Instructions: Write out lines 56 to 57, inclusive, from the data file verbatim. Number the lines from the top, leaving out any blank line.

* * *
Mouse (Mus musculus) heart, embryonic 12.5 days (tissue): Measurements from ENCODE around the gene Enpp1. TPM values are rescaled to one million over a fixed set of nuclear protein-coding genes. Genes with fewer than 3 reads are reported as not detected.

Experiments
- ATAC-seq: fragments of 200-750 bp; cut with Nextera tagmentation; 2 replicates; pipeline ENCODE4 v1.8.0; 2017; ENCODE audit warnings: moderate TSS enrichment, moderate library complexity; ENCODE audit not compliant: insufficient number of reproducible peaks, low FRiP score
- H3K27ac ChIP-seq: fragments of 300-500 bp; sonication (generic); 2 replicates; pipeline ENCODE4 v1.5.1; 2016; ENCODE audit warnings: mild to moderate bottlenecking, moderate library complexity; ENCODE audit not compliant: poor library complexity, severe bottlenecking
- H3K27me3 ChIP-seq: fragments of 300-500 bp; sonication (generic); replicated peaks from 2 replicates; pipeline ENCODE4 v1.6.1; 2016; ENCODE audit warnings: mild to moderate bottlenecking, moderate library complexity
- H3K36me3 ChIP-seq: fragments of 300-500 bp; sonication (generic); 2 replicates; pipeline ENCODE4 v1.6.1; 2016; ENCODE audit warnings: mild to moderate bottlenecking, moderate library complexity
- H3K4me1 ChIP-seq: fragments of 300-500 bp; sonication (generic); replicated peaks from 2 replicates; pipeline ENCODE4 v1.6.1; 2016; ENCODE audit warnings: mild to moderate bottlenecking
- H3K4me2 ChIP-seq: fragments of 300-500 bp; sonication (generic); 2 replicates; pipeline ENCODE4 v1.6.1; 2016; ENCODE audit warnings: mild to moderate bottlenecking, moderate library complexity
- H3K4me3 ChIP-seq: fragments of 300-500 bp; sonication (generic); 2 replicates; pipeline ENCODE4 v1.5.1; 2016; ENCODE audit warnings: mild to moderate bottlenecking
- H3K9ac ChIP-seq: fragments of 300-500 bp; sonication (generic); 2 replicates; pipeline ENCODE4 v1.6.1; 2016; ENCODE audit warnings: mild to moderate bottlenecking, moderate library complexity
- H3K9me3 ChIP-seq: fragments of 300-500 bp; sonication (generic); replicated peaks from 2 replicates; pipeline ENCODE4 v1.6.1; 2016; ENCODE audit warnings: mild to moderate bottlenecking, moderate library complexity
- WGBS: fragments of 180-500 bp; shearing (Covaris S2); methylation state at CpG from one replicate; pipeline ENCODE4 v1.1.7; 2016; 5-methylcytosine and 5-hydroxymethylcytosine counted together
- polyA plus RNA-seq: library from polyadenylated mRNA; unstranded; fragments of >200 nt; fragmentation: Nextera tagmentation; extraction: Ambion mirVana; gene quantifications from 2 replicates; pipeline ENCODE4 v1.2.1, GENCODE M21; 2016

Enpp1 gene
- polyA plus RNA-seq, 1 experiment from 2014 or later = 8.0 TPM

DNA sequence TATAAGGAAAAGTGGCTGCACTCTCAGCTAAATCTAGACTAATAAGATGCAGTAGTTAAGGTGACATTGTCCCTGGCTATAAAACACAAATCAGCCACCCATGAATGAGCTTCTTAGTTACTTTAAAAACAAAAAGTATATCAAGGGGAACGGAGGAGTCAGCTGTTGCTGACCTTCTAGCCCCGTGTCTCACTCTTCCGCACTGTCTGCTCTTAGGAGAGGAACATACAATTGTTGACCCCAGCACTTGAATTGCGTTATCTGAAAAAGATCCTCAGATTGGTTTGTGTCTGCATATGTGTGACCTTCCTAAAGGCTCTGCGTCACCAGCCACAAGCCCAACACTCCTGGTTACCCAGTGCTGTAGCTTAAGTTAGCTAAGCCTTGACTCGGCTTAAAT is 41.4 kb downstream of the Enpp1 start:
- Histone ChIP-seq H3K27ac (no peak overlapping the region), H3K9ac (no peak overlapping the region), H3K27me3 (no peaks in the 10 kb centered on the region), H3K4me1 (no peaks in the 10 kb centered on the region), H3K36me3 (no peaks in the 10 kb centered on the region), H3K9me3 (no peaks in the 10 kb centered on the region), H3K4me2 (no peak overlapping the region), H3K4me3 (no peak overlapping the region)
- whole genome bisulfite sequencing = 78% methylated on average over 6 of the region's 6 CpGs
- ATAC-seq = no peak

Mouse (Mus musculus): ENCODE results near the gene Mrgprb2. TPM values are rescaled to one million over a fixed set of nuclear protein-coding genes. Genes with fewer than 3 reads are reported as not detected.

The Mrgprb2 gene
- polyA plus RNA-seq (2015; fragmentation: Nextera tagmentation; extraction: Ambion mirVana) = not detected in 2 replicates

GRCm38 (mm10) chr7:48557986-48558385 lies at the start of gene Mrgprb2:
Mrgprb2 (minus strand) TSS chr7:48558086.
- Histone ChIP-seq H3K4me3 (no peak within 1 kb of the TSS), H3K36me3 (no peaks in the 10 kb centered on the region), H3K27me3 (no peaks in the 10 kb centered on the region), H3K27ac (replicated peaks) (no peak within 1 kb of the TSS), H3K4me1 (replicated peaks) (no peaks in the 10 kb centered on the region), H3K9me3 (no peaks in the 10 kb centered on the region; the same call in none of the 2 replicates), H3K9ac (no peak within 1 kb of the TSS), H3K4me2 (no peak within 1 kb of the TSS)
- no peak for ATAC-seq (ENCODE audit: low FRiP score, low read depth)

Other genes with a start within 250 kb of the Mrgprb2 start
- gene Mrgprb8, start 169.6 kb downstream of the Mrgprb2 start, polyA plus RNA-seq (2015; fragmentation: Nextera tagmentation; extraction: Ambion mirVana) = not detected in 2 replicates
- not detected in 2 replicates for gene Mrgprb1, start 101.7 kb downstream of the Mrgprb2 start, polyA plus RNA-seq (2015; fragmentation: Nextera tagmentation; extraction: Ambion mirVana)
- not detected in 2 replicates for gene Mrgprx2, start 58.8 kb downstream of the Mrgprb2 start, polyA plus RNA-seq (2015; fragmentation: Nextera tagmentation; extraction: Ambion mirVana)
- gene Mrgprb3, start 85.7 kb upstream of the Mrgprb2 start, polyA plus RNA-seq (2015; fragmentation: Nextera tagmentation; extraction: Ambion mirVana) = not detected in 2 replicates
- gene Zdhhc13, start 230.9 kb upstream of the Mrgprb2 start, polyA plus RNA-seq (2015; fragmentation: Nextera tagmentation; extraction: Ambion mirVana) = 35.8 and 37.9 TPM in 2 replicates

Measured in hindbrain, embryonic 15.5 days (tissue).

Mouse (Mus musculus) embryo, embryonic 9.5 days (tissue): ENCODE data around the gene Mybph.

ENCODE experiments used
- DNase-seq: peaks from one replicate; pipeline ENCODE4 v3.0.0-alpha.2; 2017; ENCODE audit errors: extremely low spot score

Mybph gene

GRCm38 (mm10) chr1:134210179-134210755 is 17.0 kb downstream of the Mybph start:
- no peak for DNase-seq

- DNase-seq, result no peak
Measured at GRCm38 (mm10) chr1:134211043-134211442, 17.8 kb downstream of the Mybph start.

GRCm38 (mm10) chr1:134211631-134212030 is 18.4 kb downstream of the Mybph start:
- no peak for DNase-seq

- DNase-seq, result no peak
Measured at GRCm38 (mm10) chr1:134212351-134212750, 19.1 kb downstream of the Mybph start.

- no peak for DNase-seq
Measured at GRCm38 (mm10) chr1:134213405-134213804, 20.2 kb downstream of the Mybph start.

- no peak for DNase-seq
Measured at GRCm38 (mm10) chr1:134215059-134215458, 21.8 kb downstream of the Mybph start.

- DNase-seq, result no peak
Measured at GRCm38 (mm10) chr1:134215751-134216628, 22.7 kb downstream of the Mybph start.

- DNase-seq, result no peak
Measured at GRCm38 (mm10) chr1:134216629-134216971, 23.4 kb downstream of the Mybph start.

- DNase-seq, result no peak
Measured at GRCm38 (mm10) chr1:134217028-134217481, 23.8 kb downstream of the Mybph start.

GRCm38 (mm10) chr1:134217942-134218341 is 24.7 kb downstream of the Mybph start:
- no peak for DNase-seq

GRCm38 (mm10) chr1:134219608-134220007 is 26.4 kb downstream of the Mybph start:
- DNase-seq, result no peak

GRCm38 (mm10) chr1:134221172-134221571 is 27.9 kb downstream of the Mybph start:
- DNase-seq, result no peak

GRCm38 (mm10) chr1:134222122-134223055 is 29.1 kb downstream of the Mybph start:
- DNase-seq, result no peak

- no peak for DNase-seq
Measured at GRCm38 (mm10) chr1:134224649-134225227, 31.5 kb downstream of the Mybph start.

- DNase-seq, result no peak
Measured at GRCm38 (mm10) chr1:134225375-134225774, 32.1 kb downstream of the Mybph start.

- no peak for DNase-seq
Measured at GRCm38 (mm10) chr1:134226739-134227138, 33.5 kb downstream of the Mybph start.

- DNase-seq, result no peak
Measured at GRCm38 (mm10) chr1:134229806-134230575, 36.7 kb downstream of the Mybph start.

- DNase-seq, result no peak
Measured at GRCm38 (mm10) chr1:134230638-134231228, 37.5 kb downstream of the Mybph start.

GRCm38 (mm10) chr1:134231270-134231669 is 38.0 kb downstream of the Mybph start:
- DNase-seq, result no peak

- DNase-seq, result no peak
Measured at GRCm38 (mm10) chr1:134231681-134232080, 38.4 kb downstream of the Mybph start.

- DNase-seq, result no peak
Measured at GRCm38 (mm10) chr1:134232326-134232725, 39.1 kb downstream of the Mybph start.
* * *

GRCm38 (mm10) chr1:134217942-134218341 is 24.7 kb downstream of the Mybph start:
- no peak for DNase-seq